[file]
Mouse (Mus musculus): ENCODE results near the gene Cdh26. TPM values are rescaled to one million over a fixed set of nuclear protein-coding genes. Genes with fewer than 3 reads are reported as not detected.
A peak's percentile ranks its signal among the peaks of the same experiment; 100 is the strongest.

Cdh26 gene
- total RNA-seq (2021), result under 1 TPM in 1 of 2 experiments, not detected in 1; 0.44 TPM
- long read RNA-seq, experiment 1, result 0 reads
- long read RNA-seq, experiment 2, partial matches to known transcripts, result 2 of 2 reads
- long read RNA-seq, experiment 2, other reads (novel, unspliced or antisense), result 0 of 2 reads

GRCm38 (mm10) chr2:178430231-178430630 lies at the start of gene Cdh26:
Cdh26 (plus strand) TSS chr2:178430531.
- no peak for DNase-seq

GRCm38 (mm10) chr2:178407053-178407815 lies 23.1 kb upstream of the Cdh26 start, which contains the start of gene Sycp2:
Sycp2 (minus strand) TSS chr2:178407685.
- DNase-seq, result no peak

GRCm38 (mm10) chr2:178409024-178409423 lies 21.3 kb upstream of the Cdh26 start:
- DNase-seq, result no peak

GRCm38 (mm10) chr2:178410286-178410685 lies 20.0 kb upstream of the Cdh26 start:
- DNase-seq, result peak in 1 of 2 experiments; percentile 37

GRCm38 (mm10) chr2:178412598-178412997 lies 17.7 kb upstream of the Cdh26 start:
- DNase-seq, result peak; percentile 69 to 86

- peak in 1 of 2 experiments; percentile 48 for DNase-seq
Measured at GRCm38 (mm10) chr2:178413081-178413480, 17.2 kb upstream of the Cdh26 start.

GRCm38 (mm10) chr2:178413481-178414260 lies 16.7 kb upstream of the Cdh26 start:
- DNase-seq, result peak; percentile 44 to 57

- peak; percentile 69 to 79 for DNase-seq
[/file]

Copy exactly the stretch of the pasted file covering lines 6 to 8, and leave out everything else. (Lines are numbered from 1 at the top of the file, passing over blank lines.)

- long read RNA-seq, experiment 2, partial matches to known transcripts, result 2 of 2 reads
- long read RNA-seq, experiment 2, other reads (novel, unspliced or antisense), result 0 of 2 reads

GRCm38 (mm10) chr2:178430231-178430630 lies at the start of gene Cdh26: